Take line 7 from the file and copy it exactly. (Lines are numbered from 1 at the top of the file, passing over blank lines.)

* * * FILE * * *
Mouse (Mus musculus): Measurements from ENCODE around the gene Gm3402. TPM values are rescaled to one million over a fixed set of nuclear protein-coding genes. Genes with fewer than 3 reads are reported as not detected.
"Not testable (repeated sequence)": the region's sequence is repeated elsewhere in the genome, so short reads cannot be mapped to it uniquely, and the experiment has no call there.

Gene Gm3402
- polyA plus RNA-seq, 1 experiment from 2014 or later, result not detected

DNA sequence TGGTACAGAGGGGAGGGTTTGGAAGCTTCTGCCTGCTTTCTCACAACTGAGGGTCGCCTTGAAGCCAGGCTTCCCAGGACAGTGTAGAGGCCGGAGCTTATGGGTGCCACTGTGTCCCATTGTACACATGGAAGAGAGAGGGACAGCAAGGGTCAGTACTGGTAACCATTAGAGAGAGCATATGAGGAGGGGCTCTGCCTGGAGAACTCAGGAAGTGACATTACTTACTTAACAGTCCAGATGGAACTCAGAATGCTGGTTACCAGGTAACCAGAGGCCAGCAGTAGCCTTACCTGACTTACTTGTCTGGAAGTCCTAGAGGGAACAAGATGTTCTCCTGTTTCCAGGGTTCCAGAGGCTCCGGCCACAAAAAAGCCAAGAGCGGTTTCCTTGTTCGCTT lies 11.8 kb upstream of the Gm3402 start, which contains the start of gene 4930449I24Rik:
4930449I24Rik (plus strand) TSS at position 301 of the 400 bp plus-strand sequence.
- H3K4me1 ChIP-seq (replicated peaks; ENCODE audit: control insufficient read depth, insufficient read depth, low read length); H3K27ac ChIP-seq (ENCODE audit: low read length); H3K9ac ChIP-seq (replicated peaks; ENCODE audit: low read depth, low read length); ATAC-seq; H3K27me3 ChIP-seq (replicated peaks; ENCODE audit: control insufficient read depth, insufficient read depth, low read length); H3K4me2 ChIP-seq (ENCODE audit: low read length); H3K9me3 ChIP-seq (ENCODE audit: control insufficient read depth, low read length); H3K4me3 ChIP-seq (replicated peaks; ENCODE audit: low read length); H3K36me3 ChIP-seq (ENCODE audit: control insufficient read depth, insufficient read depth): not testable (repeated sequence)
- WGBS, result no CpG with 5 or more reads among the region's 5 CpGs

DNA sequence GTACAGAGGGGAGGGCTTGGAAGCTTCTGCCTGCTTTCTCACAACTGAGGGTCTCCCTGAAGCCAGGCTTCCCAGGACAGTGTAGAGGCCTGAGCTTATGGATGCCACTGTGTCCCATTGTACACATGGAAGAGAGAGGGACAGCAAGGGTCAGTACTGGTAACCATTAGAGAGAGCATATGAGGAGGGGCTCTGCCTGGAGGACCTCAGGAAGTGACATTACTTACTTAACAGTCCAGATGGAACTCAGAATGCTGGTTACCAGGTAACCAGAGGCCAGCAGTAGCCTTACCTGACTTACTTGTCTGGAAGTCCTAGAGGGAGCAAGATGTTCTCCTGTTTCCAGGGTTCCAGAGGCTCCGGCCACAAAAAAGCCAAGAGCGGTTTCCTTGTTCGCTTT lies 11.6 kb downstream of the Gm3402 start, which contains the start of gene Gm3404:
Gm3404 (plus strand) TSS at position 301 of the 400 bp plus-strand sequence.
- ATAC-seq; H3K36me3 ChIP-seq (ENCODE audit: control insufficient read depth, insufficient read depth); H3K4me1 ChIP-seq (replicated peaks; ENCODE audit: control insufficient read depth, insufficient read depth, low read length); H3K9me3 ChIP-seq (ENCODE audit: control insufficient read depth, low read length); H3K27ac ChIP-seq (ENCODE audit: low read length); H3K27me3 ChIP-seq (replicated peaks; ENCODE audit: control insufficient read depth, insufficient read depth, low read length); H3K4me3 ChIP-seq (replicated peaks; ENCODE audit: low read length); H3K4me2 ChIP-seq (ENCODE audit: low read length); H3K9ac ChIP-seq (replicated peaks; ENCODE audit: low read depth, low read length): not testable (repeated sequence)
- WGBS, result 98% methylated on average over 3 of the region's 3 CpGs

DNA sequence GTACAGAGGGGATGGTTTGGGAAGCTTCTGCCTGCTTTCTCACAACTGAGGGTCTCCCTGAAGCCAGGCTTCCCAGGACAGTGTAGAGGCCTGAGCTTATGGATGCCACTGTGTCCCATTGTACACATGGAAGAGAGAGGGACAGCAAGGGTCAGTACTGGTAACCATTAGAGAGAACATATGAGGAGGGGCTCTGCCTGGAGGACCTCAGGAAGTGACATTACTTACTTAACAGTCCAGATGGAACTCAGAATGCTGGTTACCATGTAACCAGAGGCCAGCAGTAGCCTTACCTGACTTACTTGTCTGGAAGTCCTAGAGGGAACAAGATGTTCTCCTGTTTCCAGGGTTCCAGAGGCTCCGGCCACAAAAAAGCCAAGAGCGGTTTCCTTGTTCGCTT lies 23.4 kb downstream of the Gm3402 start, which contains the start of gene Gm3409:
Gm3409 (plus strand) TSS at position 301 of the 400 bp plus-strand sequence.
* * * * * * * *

- H3K4me1 ChIP-seq (replicated peaks; ENCODE audit: control insufficient read depth, insufficient read depth, low read length); H3K27ac ChIP-seq (ENCODE audit: low read length); H3K9ac ChIP-seq (replicated peaks; ENCODE audit: low read depth, low read length); ATAC-seq; H3K27me3 ChIP-seq (replicated peaks; ENCODE audit: control insufficient read depth, insufficient read depth, low read length); H3K4me2 ChIP-seq (ENCODE audit: low read length); H3K9me3 ChIP-seq (ENCODE audit: control insufficient read depth, low read length); H3K4me3 ChIP-seq (replicated peaks; ENCODE audit: low read length); H3K36me3 ChIP-seq (ENCODE audit: control insufficient read depth, insufficient read depth): not testable (repeated sequence)